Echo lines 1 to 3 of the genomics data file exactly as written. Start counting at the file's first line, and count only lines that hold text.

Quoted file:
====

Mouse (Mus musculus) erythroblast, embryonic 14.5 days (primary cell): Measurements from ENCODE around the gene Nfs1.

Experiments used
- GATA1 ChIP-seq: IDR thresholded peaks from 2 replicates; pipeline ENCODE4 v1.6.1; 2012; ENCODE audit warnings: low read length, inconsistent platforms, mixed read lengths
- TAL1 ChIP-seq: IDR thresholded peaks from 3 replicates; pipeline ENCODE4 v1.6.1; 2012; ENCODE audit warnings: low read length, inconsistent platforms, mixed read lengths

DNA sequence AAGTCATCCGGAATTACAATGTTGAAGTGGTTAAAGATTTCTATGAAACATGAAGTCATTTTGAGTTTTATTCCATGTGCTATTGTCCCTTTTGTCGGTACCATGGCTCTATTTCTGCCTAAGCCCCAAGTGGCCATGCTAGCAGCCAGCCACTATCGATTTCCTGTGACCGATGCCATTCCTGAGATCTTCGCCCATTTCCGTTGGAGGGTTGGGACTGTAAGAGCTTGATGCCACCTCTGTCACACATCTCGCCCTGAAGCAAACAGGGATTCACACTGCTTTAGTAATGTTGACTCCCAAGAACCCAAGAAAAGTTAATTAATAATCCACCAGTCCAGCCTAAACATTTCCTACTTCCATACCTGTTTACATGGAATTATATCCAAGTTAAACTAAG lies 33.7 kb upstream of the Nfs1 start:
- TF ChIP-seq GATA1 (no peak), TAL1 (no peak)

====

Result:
Mouse (Mus musculus) erythroblast, embryonic 14.5 days (primary cell): Measurements from ENCODE around the gene Nfs1.

Experiments used
- GATA1 ChIP-seq: IDR thresholded peaks from 2 replicates; pipeline ENCODE4 v1.6.1; 2012; ENCODE audit warnings: low read length, inconsistent platforms, mixed read lengths